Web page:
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does wavelength determine height of antenna

Discussion in 'Radio and Communications' started by bhuvaneshnick, Jun 18, 2014.

  1. bhuvaneshnick

    bhuvaneshnick Member

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    in the image 354 wavelength correspond to 840 MHz.does wavelength decides height of antenna.if that so for low frequency signal.they have to build ery taller tower.is it possible to build such high antenna
     

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  2. ronsimpson

    ronsimpson Well-Known Member Most Helpful Member

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    354 meter/1113 feet tower Yes I have worked on towers like that. These are used for AM radio. The tower is a antenna.
    1500 feet is the tallest I have seen. The tower was not used as a antenna. It has several FM and TV antennas on it.
     
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  3. bhuvaneshnick

    bhuvaneshnick Member

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    is that anything like fm antennas sill be small and am will be tall
     
  4. dave

    Dave New Member

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  5. ronsimpson

    ronsimpson Well-Known Member Most Helpful Member

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    Yes. FM is much smaller. FM usually has many antennas working together.
    upload_2014-6-18_20-48-36.png
     
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  6. bhuvaneshnick

    bhuvaneshnick Member

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    what you have shown is directional antenna right.And why am has low frequency range than fm.
     
  7. ronsimpson

    ronsimpson Well-Known Member Most Helpful Member

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    FM directional antenna: That antenna is not directional in the North/South/East/West directions. It is very directional in the up/down direction. There is really no reason to send FM music into space. (or down into ground)
    Don't understand

    AM radio (low frequency) travel a long distance because low frequency radio waves bends when traveling around a round world.
    FM radio (high frequency) travels in a straight line. So it does not bend beyond the horizon.
     
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  8. bhuvaneshnick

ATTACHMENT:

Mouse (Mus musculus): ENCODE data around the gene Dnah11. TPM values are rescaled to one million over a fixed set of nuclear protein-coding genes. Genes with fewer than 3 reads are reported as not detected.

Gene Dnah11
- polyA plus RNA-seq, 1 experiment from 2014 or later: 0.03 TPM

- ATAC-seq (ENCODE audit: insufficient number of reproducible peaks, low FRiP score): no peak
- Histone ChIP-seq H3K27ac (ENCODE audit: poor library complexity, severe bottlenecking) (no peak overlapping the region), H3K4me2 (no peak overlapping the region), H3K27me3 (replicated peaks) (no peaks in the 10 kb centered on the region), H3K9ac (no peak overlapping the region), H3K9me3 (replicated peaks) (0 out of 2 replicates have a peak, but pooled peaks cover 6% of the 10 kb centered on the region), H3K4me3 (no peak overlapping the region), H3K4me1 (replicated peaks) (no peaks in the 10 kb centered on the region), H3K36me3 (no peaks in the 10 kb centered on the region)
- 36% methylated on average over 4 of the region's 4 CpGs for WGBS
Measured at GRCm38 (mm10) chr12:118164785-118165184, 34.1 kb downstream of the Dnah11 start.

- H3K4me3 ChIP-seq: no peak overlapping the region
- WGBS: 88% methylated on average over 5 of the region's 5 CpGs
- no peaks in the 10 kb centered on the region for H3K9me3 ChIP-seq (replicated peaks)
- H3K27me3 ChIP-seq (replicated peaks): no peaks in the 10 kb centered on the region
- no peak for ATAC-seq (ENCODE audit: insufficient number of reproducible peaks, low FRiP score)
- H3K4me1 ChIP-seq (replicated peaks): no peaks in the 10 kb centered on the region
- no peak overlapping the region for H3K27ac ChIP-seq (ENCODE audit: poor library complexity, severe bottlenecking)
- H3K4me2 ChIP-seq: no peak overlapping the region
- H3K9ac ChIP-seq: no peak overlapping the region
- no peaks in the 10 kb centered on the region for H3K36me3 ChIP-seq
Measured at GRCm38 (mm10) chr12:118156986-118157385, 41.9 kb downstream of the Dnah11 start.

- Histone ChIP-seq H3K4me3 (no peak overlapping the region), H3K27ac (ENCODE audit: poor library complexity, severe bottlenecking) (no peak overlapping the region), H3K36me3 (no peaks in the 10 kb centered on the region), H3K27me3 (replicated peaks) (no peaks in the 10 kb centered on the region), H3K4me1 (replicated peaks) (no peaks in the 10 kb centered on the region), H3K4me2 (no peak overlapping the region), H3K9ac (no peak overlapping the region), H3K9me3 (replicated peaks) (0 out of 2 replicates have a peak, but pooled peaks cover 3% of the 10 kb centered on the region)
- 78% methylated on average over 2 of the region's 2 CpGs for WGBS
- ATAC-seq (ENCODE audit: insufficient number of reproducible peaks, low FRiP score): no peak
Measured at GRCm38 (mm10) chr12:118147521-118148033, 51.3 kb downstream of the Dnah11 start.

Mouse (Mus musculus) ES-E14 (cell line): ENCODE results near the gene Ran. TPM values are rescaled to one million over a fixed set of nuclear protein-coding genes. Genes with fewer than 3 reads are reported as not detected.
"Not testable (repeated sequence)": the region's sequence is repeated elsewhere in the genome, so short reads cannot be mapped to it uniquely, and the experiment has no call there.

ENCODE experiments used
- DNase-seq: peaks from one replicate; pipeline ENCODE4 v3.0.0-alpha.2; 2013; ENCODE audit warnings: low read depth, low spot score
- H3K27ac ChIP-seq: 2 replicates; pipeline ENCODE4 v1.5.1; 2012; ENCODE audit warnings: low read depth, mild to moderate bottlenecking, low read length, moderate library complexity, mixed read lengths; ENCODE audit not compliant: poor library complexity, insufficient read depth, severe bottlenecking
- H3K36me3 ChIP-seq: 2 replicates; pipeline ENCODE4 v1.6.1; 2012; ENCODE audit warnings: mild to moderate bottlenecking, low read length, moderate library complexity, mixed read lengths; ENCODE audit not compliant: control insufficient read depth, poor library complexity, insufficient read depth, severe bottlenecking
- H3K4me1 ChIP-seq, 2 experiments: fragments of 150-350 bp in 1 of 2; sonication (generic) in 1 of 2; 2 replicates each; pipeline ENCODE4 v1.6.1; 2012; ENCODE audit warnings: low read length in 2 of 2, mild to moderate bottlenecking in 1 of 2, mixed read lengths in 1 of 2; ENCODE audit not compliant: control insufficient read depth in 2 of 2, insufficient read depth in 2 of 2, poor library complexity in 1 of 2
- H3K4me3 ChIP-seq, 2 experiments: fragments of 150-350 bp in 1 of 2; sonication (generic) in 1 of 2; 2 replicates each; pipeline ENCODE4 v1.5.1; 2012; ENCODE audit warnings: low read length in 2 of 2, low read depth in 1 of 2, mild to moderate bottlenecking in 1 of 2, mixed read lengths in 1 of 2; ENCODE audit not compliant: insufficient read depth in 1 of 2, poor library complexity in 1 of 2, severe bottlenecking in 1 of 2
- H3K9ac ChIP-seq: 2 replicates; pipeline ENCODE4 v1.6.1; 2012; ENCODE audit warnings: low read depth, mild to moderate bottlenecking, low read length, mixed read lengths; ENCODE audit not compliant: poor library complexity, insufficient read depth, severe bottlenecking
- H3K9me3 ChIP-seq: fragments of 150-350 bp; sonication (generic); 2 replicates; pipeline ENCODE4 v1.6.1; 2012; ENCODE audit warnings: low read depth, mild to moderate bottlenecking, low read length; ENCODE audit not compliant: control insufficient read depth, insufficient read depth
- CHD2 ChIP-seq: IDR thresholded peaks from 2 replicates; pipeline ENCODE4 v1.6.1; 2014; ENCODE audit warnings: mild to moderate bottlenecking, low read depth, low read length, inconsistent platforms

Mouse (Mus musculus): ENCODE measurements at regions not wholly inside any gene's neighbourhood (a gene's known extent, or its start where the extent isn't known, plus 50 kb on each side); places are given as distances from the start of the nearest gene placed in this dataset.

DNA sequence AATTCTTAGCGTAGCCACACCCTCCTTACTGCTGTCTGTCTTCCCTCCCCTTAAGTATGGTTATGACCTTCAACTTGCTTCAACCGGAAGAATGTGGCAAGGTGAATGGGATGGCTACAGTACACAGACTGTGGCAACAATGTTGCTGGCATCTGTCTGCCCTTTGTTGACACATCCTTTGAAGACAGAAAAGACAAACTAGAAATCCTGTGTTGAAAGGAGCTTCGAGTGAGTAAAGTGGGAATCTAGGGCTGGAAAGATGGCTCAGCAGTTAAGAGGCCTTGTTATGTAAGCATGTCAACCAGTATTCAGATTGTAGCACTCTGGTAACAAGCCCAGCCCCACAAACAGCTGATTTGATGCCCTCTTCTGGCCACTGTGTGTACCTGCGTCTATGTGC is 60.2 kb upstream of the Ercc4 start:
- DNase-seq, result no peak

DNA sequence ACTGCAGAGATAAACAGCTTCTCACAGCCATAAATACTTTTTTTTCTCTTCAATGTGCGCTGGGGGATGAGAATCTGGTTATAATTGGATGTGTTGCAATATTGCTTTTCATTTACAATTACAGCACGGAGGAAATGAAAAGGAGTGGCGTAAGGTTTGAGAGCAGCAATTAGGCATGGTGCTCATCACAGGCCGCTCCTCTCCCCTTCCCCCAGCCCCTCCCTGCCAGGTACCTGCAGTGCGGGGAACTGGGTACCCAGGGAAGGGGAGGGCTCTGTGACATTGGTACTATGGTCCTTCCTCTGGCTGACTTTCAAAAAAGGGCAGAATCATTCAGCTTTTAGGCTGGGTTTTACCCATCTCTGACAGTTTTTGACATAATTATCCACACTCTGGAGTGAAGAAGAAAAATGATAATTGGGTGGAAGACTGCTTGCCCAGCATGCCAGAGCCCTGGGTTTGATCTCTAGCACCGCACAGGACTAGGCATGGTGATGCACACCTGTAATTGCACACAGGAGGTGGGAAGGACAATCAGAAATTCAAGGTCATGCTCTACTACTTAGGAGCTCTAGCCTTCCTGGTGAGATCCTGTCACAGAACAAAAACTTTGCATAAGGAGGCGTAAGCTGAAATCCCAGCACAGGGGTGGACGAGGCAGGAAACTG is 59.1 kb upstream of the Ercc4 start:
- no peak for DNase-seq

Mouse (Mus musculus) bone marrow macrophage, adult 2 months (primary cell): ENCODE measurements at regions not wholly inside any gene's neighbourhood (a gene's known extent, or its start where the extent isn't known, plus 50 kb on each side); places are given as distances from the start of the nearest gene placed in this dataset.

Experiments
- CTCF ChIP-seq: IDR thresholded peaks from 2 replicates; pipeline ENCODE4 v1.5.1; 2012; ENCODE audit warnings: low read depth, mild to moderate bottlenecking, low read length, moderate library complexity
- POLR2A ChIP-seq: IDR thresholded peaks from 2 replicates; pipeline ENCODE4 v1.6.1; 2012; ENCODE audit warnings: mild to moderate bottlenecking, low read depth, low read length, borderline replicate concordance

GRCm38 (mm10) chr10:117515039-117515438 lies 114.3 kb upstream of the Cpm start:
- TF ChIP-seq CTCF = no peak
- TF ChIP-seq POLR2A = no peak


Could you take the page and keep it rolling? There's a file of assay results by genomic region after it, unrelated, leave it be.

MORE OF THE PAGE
bhuvaneshnick Member

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    you mean that fm is directional(not omni directonal)
     
  9. ronsimpson

    ronsimpson Well-Known Member Most Helpful Member

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    No that antenna is directional in that it focus the energy.

    Lower frequencies have the property of following the curvature of the earth. (surface wave or ground wave)
    High frequency is more like light and it will not bend to follow a curved earth.

    upload_2014-6-18_22-50-43.png
     
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  10. bhuvaneshnick

    bhuvaneshnick Member

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    thanks.now consider two things
    1)am(low frequency) antenna are taller and fm(high frequency) antenna are shorter
    2a) am haev low wavelength so it tend to follow the curvature and t has difrracted through object due it low wavelength then why the antenna need to be taller
    ab) fm is more like light does not bend.then the antenna should not not be shorter becuase it cannot bend.so its supposed to talller(like point to point communication)

    is my thought bad
     
  11. KeepItSimpleStupid

    KeepItSimpleStupid Well-Known Member Most Helpful Member

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    Shorter and taller are two different things. Short/long vs lower/higher. Probably and English thing. Short/long usually refers to element length and wavelength. e.g. shortwave. Then taller/shorter can also refer to antenna height. The words by themselves are ambiguous.

    Long wavelengths bounce off of the ionosphere better.

    Tall antennas have less obstructions. FM has a tendency to bounce and thus Multipath distortion comes into play when the same signal arrives at different times. There is also dead zones. In a car stopped at a light, moving less than a wavelenth may cause the station to get much louder